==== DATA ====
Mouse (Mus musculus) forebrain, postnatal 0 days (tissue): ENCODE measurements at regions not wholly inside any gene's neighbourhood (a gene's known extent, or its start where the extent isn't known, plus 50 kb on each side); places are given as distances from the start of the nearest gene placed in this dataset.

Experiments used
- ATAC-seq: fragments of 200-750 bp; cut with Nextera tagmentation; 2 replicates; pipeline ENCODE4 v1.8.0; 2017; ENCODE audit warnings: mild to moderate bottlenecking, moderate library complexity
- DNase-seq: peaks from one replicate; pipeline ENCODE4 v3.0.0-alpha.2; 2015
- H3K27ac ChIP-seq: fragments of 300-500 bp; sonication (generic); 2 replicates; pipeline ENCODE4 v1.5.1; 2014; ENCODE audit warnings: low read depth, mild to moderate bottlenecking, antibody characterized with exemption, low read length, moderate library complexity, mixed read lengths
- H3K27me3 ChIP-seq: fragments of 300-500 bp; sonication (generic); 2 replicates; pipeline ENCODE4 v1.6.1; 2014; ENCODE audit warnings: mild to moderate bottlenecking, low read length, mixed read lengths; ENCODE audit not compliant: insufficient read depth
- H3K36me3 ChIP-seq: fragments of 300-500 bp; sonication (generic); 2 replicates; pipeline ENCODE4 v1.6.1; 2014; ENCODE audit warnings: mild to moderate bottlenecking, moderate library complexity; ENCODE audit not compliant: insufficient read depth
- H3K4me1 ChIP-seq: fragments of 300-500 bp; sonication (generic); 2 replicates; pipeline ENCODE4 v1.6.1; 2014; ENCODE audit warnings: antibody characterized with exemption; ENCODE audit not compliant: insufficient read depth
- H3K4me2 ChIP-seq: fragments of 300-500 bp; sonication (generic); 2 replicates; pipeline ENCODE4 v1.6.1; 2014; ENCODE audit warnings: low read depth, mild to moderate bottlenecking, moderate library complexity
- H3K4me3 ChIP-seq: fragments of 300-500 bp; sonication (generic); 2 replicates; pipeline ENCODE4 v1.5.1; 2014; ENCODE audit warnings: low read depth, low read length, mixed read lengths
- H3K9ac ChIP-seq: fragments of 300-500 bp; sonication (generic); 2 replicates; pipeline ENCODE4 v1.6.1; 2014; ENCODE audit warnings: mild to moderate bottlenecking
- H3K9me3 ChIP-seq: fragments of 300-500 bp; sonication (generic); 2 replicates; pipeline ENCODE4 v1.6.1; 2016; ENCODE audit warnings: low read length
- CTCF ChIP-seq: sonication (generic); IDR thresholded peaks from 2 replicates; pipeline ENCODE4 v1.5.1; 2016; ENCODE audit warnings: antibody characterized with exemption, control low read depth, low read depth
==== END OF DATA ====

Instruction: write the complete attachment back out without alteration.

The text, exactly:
Mouse (Mus musculus) forebrain, postnatal 0 days (tissue): ENCODE measurements at regions not wholly inside any gene's neighbourhood (a gene's known extent, or its start where the extent isn't known, plus 50 kb on each side); places are given as distances from the start of the nearest gene placed in this dataset.

Experiments used
- ATAC-seq: fragments of 200-750 bp; cut with Nextera tagmentation; 2 replicates; pipeline ENCODE4 v1.8.0; 2017; ENCODE audit warnings: mild to moderate bottlenecking, moderate library complexity
- DNase-seq: peaks from one replicate; pipeline ENCODE4 v3.0.0-alpha.2; 2015
- H3K27ac ChIP-seq: fragments of 300-500 bp; sonication (generic); 2 replicates; pipeline ENCODE4 v1.5.1; 2014; ENCODE audit warnings: low read depth, mild to moderate bottlenecking, antibody characterized with exemption, low read length, moderate library complexity, mixed read lengths
- H3K27me3 ChIP-seq: fragments of 300-500 bp; sonication (generic); 2 replicates; pipeline ENCODE4 v1.6.1; 2014; ENCODE audit warnings: mild to moderate bottlenecking, low read length, mixed read lengths; ENCODE audit not compliant: insufficient read depth
- H3K36me3 ChIP-seq: fragments of 300-500 bp; sonication (generic); 2 replicates; pipeline ENCODE4 v1.6.1; 2014; ENCODE audit warnings: mild to moderate bottlenecking, moderate library complexity; ENCODE audit not compliant: insufficient read depth
- H3K4me1 ChIP-seq: fragments of 300-500 bp; sonication (generic); 2 replicates; pipeline ENCODE4 v1.6.1; 2014; ENCODE audit warnings: antibody characterized with exemption; ENCODE audit not compliant: insufficient read depth
- H3K4me2 ChIP-seq: fragments of 300-500 bp; sonication (generic); 2 replicates; pipeline ENCODE4 v1.6.1; 2014; ENCODE audit warnings: low read depth, mild to moderate bottlenecking, moderate library complexity
- H3K4me3 ChIP-seq: fragments of 300-500 bp; sonication (generic); 2 replicates; pipeline ENCODE4 v1.5.1; 2014; ENCODE audit warnings: low read depth, low read length, mixed read lengths
- H3K9ac ChIP-seq: fragments of 300-500 bp; sonication (generic); 2 replicates; pipeline ENCODE4 v1.6.1; 2014; ENCODE audit warnings: mild to moderate bottlenecking
- H3K9me3 ChIP-seq: fragments of 300-500 bp; sonication (generic); 2 replicates; pipeline ENCODE4 v1.6.1; 2016; ENCODE audit warnings: low read length
- CTCF ChIP-seq: sonication (generic); IDR thresholded peaks from 2 replicates; pipeline ENCODE4 v1.5.1; 2016; ENCODE audit warnings: antibody characterized with exemption, control low read depth, low read depth